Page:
What Do Kids Think About Alcohol-Related Online Jokes?

If you’ve spent any time online, you’ve seen several memes about drinking. Although they are meant to be funny and lighthearted, they ring heavy with truth. I’ve noticed an interesting dichotomy in the memes posted by women and men. Whereas as women typically post alcohol related-memes that focus on escaping from family responsibilities, men typically post memes about escaping from work responsibilities. I’ve selected a few of the more popular memes that I’ve seen men post to Facebook and Twitter.

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If someone were unfamiliar with the internet and saw these memes, they may be very concerned about the people who posted them. Out of context, these memes convey messages of depression, anxiety, unfulfillment, and even hints of anger. As adults, we expect that most people will be in on the joke. Work is tough and I need a drink. But there is a whole section of the population that won’t fully understand the nuance of these jokes and it’s our children.

My 14-year old daughter has a pretty sophisticated sense of humor. In fact, she has even made her own memes that poke fun of her mother and me.

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I asked her what she would think of me if she saw that I had posted several alcohol-related memes online.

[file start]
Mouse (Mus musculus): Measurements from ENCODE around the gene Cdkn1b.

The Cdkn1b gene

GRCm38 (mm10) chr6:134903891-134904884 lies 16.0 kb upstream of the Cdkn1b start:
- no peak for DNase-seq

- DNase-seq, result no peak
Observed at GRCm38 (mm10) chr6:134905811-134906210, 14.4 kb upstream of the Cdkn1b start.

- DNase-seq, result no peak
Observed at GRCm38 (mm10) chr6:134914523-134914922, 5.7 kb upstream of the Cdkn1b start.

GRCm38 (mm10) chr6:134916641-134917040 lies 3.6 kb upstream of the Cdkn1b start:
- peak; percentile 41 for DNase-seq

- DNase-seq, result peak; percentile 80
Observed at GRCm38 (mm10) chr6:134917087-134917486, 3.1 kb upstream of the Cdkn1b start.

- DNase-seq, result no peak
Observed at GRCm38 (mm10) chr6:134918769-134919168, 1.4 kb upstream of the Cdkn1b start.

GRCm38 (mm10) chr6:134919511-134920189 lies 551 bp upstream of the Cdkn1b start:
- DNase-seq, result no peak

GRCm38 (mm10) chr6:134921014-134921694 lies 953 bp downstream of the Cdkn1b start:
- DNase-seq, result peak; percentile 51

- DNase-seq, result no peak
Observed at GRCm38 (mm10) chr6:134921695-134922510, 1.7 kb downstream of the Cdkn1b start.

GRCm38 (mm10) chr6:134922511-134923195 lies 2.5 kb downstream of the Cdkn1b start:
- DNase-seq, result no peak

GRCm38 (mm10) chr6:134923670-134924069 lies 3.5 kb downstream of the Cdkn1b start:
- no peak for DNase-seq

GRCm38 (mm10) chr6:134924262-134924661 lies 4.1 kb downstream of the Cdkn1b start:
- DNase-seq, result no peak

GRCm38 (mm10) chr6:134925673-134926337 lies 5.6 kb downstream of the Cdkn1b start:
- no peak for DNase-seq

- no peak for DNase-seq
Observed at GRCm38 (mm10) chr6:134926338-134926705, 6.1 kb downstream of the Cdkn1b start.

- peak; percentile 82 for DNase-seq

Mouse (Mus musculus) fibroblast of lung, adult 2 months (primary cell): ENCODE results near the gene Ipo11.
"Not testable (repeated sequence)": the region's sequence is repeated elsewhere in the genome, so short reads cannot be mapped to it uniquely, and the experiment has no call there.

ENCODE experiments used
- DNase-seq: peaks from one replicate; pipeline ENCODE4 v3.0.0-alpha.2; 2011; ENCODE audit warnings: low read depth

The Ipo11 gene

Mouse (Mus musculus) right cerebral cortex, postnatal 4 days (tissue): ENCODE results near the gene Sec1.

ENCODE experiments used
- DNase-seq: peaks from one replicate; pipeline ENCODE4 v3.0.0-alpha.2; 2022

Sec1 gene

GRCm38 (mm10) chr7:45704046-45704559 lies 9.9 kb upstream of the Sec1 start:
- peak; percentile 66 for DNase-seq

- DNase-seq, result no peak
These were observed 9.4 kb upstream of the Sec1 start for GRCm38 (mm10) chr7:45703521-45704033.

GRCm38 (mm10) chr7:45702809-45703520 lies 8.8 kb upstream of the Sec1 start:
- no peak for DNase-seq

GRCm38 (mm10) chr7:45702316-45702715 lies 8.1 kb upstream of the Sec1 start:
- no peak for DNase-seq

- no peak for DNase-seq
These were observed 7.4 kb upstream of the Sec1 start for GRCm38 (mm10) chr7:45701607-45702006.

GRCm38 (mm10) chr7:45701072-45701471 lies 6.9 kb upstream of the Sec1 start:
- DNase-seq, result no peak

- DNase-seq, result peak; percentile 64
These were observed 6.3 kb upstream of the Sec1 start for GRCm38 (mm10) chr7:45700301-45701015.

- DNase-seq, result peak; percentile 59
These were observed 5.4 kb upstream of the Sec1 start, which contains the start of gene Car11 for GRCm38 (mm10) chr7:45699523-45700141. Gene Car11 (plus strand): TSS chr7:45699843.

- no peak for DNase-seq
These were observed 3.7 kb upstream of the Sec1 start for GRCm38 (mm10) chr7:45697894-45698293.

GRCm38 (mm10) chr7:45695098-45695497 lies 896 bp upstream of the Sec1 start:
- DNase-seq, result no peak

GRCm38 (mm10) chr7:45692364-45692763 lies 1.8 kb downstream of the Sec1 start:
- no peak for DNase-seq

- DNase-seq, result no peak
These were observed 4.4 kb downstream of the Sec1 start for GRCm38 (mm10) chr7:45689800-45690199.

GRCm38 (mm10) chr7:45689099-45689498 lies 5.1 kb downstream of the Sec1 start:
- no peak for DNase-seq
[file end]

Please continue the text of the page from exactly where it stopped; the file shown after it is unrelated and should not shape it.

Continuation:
“I’d think you were an alcoholic,” she said. “And I’d search your office to see if you had any liquor hidden in there.” When I asked her if she thought these were funny, she said, “Not really.”

We spend a lot of time monitoring our children’s online behavior. But we sometimes forget that they are also monitoring our behavior. My daughter has had social media accounts for two years now. The first thing she does when she signs up is follow me and scroll through my posts. Many of her friends also follow my social media accounts so I have added pressure to be very careful about what I post online because I don’t want to send then the wrong message about alcohol or any other topic.

There is nothing wrong with sharing funny memes online. It’s an accepted part of internet culture and we all need a laugh sometimes. But as parents, we have to pay attention to how our online behavior influences our children. Watch this video from the Foundation for Advancing Alcohol Responsibility to get a better idea of how our kids view our online lives.

Stay Strong,

mocha dad logo, mochadad



Join the conversation: Let’s refresh our funny for one month.  Instead of letting alcohol be the punch line, share a hilarious meme with us on Twitter with the hashtag #RefreshYourFunny.


About author

Frederick J. Goodall

Frederick J. Goodall is the founder of Mocha Dad - a parenting website focused on fatherhood. He is passionate about parenting and helping men to be great dads, husbands, and role models. You can contact him at fjgoodall@mochadad.com or on Twitter at http://www.twitter.com/mochadad

Light of Life

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